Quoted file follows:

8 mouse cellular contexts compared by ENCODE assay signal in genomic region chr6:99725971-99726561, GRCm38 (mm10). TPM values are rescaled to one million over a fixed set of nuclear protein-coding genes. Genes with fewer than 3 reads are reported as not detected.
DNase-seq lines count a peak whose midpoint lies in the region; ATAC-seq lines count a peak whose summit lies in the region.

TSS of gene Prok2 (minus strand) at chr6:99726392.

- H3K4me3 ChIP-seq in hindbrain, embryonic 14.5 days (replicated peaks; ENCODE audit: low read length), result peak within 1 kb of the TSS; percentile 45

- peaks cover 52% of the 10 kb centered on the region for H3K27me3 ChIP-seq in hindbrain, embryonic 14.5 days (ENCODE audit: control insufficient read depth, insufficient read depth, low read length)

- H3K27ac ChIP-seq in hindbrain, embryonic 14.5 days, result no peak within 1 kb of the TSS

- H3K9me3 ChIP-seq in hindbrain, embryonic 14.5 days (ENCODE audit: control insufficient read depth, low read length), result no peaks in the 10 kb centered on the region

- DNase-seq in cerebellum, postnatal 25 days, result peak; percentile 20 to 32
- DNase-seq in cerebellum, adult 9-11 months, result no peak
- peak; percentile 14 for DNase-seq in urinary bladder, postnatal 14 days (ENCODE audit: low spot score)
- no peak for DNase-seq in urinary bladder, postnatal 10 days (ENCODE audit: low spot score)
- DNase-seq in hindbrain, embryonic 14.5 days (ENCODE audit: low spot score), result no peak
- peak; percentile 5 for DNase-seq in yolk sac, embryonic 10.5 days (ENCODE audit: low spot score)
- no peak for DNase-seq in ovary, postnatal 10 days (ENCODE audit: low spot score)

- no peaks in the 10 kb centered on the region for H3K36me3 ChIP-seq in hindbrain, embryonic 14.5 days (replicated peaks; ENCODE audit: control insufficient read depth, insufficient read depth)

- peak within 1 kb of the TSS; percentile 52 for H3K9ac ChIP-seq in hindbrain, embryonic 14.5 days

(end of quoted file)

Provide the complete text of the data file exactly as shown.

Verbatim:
8 mouse cellular contexts compared by ENCODE assay signal in genomic region chr6:99725971-99726561, GRCm38 (mm10). TPM values are rescaled to one million over a fixed set of nuclear protein-coding genes. Genes with fewer than 3 reads are reported as not detected.
DNase-seq lines count a peak whose midpoint lies in the region; ATAC-seq lines count a peak whose summit lies in the region.

TSS of gene Prok2 (minus strand) at chr6:99726392.

- H3K4me3 ChIP-seq in hindbrain, embryonic 14.5 days (replicated peaks; ENCODE audit: low read length), result peak within 1 kb of the TSS; percentile 45

- peaks cover 52% of the 10 kb centered on the region for H3K27me3 ChIP-seq in hindbrain, embryonic 14.5 days (ENCODE audit: control insufficient read depth, insufficient read depth, low read length)

- H3K27ac ChIP-seq in hindbrain, embryonic 14.5 days, result no peak within 1 kb of the TSS

- H3K9me3 ChIP-seq in hindbrain, embryonic 14.5 days (ENCODE audit: control insufficient read depth, low read length), result no peaks in the 10 kb centered on the region

- DNase-seq in cerebellum, postnatal 25 days, result peak; percentile 20 to 32
- DNase-seq in cerebellum, adult 9-11 months, result no peak
- peak; percentile 14 for DNase-seq in urinary bladder, postnatal 14 days (ENCODE audit: low spot score)
- no peak for DNase-seq in urinary bladder, postnatal 10 days (ENCODE audit: low spot score)
- DNase-seq in hindbrain, embryonic 14.5 days (ENCODE audit: low spot score), result no peak
- peak; percentile 5 for DNase-seq in yolk sac, embryonic 10.5 days (ENCODE audit: low spot score)
- no peak for DNase-seq in ovary, postnatal 10 days (ENCODE audit: low spot score)

- no peaks in the 10 kb centered on the region for H3K36me3 ChIP-seq in hindbrain, embryonic 14.5 days (replicated peaks; ENCODE audit: control insufficient read depth, insufficient read depth)

- peak within 1 kb of the TSS; percentile 52 for H3K9ac ChIP-seq in hindbrain, embryonic 14.5 days